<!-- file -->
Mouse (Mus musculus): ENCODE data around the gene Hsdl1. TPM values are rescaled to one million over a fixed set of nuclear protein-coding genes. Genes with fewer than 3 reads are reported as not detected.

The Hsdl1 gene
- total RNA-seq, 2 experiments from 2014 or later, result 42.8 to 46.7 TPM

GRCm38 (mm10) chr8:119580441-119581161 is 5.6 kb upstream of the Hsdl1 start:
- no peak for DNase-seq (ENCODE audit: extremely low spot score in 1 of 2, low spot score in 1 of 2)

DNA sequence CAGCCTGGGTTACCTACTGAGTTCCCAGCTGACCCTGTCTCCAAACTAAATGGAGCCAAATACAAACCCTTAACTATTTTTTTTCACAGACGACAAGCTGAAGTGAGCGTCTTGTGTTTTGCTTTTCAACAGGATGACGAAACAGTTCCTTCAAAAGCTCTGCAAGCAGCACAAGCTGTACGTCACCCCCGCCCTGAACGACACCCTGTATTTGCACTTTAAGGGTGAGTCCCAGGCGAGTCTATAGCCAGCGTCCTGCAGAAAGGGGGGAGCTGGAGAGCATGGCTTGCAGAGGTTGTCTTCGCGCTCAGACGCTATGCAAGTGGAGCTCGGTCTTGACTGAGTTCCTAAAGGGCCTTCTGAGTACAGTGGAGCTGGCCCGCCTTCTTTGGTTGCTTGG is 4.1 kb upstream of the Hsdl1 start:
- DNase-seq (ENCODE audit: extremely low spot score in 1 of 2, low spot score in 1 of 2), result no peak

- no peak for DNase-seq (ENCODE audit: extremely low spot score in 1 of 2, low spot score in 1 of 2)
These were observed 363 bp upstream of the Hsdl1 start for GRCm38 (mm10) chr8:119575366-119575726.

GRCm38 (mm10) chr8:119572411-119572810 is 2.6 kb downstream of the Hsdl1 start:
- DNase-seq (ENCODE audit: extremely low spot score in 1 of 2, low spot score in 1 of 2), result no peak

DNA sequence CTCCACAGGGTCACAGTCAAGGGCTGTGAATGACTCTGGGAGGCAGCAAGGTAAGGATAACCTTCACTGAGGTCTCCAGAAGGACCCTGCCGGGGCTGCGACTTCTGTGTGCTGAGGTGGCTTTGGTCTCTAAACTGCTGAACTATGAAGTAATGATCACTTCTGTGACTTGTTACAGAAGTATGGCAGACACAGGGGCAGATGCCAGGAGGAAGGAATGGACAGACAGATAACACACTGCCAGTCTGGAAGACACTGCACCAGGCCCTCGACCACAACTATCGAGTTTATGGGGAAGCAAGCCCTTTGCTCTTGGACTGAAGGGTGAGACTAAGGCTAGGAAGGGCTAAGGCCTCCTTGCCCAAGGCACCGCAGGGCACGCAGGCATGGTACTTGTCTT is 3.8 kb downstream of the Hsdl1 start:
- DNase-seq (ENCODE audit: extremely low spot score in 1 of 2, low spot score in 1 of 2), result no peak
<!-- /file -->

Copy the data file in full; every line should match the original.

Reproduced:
Mouse (Mus musculus): ENCODE data around the gene Hsdl1. TPM values are rescaled to one million over a fixed set of nuclear protein-coding genes. Genes with fewer than 3 reads are reported as not detected.

The Hsdl1 gene
- total RNA-seq, 2 experiments from 2014 or later, result 42.8 to 46.7 TPM

GRCm38 (mm10) chr8:119580441-119581161 is 5.6 kb upstream of the Hsdl1 start:
- no peak for DNase-seq (ENCODE audit: extremely low spot score in 1 of 2, low spot score in 1 of 2)

DNA sequence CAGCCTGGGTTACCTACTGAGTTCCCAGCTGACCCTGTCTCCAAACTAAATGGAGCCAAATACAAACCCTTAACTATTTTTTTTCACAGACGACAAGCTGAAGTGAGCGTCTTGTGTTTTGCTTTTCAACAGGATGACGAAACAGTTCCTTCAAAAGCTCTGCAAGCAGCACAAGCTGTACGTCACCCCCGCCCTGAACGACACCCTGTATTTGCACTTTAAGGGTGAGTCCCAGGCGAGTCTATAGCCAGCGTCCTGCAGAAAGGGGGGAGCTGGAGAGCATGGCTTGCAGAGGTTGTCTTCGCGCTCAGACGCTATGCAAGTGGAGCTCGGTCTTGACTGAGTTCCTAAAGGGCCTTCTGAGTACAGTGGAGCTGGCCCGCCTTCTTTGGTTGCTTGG is 4.1 kb upstream of the Hsdl1 start:
- DNase-seq (ENCODE audit: extremely low spot score in 1 of 2, low spot score in 1 of 2), result no peak

- no peak for DNase-seq (ENCODE audit: extremely low spot score in 1 of 2, low spot score in 1 of 2)
These were observed 363 bp upstream of the Hsdl1 start for GRCm38 (mm10) chr8:119575366-119575726.

GRCm38 (mm10) chr8:119572411-119572810 is 2.6 kb downstream of the Hsdl1 start:
- DNase-seq (ENCODE audit: extremely low spot score in 1 of 2, low spot score in 1 of 2), result no peak

DNA sequence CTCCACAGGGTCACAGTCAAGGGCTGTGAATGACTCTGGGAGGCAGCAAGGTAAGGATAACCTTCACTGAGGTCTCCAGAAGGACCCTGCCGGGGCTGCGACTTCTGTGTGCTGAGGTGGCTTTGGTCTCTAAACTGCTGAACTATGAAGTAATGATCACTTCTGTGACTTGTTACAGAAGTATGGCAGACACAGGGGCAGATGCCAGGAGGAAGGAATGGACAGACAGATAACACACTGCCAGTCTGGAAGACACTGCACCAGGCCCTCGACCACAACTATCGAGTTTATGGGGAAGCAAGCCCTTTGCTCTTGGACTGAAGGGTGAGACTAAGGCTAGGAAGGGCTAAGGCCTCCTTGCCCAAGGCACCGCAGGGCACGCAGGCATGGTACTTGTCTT is 3.8 kb downstream of the Hsdl1 start:
- DNase-seq (ENCODE audit: extremely low spot score in 1 of 2, low spot score in 1 of 2), result no peak